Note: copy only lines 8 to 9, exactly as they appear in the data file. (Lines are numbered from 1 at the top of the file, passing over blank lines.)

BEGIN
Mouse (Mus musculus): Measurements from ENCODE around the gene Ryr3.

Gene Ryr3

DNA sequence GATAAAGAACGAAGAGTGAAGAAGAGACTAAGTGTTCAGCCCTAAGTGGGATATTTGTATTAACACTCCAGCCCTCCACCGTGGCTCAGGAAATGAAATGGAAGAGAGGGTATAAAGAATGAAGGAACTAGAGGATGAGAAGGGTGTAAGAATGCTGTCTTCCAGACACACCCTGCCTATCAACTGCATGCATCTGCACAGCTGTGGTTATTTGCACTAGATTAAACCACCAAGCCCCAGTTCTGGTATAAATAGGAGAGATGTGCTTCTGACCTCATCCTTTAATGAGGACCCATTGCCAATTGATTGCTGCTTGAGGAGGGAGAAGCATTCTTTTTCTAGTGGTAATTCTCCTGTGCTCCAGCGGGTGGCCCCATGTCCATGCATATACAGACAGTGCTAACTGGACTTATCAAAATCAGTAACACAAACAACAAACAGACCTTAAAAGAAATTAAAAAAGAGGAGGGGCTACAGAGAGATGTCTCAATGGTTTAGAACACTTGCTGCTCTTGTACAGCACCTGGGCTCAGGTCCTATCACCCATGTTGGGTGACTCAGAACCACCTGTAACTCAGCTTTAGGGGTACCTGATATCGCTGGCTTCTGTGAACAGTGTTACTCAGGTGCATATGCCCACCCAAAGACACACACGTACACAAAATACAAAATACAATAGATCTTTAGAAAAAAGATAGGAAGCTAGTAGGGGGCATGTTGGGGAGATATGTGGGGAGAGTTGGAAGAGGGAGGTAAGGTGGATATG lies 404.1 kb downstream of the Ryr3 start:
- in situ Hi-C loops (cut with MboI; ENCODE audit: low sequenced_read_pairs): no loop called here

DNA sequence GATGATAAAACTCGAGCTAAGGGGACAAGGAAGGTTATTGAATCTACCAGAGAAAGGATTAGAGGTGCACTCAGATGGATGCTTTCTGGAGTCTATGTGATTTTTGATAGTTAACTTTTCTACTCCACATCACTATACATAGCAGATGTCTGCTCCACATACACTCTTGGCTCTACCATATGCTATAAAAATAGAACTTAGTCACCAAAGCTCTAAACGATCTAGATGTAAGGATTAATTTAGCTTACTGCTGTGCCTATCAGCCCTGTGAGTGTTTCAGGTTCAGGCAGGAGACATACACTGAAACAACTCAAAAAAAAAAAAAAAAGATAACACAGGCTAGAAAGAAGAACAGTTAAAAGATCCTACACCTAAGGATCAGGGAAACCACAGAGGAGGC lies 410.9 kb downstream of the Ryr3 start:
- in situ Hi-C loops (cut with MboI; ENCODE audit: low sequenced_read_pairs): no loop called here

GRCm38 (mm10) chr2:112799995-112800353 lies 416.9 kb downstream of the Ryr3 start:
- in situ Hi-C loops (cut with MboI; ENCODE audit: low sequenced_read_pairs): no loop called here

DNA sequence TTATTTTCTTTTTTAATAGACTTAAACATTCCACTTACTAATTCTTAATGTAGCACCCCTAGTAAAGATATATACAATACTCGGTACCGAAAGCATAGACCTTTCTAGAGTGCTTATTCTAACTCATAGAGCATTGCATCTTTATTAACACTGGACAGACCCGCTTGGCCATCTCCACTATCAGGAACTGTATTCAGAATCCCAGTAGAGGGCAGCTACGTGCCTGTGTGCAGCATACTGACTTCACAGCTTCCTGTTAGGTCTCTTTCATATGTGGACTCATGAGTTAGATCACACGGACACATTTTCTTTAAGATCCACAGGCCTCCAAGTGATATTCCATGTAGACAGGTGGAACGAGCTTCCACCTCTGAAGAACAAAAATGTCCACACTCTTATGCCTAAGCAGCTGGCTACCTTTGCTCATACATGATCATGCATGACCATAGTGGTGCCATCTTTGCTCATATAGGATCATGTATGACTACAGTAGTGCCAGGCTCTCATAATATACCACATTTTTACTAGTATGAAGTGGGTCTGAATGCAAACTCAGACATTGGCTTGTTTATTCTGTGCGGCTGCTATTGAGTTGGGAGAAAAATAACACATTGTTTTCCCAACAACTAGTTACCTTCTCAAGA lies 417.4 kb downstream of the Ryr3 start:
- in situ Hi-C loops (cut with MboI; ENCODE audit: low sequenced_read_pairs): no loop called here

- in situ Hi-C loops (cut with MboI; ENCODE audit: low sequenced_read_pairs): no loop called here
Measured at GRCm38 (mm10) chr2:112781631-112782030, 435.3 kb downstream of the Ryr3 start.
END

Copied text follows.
- in situ Hi-C loops (cut with MboI; ENCODE audit: low sequenced_read_pairs): no loop called here

DNA sequence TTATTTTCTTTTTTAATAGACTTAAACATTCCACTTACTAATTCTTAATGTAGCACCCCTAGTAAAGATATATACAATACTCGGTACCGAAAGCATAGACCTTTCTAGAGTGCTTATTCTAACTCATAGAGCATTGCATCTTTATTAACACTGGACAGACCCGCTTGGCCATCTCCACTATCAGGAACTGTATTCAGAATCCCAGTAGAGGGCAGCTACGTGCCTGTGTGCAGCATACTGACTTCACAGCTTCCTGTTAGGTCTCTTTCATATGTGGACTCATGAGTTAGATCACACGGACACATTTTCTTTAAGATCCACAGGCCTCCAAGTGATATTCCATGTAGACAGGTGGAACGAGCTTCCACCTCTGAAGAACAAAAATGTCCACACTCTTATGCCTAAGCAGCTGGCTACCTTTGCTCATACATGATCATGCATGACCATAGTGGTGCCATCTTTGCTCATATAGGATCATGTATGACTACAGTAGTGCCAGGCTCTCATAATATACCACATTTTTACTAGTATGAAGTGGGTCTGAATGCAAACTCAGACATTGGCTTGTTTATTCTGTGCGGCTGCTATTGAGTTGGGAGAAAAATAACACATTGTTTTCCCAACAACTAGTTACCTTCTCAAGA lies 417.4 kb downstream of the Ryr3 start: